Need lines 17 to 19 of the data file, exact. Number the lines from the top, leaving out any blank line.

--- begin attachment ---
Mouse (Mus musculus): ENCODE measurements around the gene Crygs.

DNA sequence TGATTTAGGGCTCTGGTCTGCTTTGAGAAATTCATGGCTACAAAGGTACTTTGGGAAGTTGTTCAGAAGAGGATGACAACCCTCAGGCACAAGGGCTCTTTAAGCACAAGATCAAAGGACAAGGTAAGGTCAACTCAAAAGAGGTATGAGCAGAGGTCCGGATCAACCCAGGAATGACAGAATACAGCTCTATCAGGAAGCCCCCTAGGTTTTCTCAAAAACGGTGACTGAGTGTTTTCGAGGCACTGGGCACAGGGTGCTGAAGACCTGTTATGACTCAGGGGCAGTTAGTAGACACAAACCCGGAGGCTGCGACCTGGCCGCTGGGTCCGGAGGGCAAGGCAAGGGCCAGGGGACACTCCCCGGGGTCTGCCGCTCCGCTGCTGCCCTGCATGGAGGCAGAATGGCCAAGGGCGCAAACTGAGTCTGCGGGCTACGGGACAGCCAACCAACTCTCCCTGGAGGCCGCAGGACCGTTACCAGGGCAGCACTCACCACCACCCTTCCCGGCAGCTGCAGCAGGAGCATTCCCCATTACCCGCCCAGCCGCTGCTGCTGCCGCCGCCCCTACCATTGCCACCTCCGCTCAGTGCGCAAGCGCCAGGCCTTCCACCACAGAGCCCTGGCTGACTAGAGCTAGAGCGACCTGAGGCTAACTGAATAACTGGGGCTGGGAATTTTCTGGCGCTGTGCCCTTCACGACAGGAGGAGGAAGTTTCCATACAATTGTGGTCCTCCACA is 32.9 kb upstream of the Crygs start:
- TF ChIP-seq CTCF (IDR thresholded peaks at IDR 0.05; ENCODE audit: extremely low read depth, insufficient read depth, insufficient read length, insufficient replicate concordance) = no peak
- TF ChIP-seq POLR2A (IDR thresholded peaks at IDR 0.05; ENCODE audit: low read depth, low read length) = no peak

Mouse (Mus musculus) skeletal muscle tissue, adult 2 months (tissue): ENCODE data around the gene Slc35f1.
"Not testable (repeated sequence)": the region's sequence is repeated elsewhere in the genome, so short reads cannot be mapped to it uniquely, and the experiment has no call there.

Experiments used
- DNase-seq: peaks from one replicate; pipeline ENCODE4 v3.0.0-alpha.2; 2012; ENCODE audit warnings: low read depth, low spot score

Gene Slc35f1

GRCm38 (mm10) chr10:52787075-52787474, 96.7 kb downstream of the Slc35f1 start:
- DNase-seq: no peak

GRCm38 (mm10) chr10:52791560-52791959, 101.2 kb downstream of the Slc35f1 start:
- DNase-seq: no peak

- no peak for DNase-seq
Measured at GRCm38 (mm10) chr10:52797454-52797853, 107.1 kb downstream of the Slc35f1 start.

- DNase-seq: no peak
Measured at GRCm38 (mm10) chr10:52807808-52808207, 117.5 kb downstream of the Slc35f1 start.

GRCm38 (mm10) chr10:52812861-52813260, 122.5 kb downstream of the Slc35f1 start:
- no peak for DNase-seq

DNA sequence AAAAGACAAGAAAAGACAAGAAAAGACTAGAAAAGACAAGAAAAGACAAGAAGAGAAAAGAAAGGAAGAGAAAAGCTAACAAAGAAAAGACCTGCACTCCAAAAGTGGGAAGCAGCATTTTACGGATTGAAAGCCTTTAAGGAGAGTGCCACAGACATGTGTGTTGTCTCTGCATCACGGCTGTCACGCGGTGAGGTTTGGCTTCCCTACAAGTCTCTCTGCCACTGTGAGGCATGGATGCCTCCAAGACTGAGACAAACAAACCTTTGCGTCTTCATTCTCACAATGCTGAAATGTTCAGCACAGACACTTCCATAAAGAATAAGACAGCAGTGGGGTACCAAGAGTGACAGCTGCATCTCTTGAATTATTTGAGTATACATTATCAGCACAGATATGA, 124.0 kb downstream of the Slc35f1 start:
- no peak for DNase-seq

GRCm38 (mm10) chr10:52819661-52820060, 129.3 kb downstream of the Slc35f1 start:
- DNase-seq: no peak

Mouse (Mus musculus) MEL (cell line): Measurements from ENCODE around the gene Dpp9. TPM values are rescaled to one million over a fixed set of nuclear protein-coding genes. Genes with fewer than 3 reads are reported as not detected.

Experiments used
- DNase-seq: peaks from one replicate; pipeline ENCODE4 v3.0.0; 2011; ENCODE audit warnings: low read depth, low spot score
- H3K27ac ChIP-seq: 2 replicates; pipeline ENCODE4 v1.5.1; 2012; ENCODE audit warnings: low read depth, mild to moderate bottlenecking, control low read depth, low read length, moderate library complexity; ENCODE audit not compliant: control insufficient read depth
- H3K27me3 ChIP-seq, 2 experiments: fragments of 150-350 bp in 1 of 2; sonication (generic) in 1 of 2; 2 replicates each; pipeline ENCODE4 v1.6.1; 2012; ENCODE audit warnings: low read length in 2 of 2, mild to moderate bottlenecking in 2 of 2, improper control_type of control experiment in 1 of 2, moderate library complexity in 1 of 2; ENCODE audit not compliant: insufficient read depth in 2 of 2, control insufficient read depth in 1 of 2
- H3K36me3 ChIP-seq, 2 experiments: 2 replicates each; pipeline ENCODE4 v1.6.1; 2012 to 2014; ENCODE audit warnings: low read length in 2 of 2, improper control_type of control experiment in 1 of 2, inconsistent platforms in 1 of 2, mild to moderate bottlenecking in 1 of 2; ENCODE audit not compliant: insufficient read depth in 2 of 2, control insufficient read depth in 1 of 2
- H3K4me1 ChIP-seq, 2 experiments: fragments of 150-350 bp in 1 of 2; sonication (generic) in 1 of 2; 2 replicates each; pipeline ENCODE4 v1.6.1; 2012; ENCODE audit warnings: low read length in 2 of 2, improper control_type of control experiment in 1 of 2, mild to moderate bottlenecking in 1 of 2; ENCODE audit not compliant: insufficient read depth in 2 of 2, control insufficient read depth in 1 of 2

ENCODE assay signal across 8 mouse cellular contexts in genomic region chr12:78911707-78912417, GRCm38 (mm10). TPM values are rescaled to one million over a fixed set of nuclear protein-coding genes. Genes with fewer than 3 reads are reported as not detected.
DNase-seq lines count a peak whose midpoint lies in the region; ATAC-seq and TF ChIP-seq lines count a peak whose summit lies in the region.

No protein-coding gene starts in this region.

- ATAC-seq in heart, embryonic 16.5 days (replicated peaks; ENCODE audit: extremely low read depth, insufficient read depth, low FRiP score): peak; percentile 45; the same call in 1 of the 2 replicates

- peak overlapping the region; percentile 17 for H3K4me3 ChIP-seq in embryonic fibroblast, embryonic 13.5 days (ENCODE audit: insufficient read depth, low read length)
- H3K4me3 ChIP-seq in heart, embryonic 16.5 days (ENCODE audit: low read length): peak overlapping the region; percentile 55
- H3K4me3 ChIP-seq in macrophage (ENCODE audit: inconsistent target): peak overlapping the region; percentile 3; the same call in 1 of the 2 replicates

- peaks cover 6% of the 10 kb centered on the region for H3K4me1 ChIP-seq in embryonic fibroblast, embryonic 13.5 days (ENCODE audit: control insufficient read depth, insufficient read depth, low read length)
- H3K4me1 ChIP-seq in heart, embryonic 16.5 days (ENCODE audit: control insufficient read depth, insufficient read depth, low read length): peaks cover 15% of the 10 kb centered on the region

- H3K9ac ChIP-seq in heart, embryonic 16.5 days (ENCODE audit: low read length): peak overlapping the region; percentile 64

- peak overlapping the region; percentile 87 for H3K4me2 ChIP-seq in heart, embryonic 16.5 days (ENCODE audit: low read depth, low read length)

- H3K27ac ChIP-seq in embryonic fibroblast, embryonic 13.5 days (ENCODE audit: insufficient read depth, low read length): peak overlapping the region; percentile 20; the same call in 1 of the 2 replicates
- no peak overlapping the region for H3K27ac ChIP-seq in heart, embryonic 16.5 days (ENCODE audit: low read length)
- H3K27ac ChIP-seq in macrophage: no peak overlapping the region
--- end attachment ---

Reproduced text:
Measured at GRCm38 (mm10) chr10:52807808-52808207, 117.5 kb downstream of the Slc35f1 start.

GRCm38 (mm10) chr10:52812861-52813260, 122.5 kb downstream of the Slc35f1 start:
- no peak for DNase-seq